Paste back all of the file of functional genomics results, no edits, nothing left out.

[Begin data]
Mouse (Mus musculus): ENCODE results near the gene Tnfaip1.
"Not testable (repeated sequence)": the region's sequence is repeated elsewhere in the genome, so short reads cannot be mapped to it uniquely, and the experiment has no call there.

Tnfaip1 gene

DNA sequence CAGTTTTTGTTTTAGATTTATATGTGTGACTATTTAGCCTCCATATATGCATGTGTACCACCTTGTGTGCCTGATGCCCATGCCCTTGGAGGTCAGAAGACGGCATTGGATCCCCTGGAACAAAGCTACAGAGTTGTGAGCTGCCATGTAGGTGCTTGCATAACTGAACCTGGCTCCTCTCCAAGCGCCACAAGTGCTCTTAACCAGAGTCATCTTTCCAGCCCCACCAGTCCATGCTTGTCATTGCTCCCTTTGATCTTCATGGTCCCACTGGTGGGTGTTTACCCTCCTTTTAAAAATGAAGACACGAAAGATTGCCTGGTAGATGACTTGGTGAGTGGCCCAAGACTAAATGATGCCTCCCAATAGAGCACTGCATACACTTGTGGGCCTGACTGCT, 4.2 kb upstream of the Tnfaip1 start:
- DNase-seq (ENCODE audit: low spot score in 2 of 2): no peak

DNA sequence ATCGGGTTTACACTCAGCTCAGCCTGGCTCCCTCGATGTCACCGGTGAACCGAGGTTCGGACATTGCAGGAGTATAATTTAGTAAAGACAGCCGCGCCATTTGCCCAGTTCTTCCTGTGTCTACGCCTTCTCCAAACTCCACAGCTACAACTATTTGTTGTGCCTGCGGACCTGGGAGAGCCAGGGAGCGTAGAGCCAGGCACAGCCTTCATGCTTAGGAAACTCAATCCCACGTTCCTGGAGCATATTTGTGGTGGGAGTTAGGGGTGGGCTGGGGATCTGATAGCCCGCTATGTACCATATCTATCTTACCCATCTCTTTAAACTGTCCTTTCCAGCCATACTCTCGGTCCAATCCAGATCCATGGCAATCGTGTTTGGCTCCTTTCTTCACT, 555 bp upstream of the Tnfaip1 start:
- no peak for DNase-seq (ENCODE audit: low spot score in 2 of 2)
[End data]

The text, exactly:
Mouse (Mus musculus): ENCODE results near the gene Tnfaip1.
"Not testable (repeated sequence)": the region's sequence is repeated elsewhere in the genome, so short reads cannot be mapped to it uniquely, and the experiment has no call there.

Tnfaip1 gene

DNA sequence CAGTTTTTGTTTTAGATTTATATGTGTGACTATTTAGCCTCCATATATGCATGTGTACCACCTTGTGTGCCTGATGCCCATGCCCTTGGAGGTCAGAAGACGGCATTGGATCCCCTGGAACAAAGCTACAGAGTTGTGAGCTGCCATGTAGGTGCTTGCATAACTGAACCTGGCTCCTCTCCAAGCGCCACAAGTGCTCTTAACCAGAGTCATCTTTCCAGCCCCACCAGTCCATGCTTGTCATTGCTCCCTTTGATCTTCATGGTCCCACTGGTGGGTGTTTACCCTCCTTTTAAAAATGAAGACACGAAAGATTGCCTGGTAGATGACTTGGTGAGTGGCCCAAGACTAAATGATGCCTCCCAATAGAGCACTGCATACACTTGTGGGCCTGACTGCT, 4.2 kb upstream of the Tnfaip1 start:
- DNase-seq (ENCODE audit: low spot score in 2 of 2): no peak

DNA sequence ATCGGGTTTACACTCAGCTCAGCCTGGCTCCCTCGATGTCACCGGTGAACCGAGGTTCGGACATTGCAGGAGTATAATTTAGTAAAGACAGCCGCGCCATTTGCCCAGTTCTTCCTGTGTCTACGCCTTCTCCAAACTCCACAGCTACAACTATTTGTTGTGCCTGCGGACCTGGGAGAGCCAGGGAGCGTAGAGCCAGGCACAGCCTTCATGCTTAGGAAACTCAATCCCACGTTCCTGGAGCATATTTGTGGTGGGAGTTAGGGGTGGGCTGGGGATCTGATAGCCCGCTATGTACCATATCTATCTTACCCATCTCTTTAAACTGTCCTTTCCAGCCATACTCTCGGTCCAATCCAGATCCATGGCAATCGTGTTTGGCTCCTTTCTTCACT, 555 bp upstream of the Tnfaip1 start:
- no peak for DNase-seq (ENCODE audit: low spot score in 2 of 2)